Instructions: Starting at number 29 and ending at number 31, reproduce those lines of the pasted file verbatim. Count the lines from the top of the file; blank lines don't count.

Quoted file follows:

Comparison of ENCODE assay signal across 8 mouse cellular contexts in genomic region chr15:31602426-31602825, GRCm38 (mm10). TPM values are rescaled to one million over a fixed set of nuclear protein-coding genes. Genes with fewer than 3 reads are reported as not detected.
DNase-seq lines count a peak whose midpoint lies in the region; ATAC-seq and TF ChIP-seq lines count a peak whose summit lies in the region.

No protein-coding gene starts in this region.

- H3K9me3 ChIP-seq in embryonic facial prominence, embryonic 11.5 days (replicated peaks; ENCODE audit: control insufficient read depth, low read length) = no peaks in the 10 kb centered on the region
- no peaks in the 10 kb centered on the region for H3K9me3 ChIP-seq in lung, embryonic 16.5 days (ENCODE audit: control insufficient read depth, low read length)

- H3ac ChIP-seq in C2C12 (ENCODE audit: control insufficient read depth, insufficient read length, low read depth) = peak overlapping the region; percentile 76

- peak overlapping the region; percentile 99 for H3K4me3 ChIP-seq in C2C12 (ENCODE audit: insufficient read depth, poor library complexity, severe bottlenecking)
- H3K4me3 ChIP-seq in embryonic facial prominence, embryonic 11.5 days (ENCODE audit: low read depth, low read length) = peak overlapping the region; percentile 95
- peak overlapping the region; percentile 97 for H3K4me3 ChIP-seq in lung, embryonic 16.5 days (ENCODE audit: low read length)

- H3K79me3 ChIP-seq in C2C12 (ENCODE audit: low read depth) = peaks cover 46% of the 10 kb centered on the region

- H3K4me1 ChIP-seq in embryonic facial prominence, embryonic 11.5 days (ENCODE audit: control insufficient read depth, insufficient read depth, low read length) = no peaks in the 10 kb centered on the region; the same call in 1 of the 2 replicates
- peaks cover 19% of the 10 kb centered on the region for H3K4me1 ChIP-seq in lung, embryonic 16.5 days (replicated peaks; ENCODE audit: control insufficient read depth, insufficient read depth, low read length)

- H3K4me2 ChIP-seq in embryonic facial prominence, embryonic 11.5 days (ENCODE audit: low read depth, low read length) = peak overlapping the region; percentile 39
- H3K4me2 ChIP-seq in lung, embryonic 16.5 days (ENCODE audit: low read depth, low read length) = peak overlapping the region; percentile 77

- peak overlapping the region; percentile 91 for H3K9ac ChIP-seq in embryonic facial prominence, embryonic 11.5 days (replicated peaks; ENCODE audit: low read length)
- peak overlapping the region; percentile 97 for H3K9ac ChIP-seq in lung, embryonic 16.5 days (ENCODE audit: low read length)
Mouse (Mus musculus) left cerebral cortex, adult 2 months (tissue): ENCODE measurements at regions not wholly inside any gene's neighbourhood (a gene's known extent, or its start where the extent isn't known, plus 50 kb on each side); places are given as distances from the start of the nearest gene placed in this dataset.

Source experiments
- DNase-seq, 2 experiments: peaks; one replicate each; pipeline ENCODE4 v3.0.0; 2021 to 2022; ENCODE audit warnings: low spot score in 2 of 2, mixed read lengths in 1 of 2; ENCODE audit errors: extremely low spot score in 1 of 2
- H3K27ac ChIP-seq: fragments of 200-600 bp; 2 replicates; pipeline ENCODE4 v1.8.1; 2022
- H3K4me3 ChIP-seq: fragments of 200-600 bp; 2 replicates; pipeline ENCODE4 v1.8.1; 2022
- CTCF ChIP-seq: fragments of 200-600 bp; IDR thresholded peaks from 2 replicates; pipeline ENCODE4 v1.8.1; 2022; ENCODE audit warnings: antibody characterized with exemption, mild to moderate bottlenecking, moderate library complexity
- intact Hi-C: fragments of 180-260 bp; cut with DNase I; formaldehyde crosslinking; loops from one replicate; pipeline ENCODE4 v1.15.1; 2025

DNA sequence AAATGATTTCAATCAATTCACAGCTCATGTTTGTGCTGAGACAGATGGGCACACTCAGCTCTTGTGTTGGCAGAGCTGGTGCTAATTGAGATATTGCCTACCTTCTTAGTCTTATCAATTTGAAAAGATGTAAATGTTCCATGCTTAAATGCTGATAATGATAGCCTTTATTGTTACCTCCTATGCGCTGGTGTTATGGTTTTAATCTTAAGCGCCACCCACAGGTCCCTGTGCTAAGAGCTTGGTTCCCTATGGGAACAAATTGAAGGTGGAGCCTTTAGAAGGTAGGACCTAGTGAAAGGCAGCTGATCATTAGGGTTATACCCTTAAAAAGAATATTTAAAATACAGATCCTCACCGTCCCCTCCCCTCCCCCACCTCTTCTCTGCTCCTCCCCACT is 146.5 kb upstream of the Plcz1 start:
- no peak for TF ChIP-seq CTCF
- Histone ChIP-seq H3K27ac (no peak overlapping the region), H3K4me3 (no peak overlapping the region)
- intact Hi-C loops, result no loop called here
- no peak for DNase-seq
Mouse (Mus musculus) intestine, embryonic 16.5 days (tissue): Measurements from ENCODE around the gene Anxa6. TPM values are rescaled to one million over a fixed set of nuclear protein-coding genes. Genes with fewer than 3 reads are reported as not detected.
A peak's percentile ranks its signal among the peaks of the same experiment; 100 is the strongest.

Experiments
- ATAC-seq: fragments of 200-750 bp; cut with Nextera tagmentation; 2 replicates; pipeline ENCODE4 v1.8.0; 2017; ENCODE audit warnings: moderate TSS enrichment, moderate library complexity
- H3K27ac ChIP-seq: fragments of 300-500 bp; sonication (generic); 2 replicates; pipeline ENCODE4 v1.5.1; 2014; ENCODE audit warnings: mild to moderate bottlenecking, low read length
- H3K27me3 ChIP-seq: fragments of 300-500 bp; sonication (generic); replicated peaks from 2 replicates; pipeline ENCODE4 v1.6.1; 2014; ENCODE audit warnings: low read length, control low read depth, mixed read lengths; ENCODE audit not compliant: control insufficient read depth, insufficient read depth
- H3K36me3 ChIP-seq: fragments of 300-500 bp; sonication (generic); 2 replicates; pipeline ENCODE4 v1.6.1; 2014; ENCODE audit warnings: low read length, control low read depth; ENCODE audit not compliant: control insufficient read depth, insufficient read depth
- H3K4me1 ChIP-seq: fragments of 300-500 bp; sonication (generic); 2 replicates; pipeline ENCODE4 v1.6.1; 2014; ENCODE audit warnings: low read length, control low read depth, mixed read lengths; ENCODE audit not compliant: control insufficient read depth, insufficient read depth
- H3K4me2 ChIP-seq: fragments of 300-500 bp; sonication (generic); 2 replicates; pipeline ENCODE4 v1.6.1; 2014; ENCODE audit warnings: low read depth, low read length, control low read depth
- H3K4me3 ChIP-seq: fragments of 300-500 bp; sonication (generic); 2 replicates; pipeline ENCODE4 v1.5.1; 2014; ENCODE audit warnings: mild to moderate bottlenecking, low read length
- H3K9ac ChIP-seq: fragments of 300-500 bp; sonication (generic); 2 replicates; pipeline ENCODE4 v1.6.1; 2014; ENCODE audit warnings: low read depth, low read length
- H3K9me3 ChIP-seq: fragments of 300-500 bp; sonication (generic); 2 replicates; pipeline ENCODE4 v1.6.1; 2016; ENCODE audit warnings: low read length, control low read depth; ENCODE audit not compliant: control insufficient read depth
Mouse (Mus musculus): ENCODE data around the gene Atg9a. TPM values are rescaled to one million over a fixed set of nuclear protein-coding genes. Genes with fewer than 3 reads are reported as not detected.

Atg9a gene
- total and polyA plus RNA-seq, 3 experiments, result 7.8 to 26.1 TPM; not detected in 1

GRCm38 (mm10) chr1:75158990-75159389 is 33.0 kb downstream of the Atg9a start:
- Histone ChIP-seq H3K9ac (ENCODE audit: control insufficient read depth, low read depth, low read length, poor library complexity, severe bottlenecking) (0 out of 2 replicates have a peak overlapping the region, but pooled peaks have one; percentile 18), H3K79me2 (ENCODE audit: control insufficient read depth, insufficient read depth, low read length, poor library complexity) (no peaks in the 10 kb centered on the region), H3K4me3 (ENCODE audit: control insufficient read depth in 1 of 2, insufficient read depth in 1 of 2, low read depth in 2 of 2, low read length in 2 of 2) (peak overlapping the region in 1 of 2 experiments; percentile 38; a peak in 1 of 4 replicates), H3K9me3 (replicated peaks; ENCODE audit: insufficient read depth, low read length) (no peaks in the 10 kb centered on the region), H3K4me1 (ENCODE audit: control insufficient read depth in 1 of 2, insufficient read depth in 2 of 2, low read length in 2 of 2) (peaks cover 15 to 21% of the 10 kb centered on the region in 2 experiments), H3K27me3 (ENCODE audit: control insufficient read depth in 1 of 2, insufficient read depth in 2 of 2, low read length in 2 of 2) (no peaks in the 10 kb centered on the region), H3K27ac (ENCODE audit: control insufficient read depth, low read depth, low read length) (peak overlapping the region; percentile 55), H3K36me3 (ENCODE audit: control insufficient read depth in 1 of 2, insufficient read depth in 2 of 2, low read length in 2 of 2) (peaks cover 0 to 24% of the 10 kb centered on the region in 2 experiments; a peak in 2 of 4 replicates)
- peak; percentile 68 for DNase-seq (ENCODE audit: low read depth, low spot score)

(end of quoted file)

Mouse (Mus musculus) intestine, embryonic 16.5 days (tissue): Measurements from ENCODE around the gene Anxa6. TPM values are rescaled to one million over a fixed set of nuclear protein-coding genes. Genes with fewer than 3 reads are reported as not detected.
A peak's percentile ranks its signal among the peaks of the same experiment; 100 is the strongest.

Experiments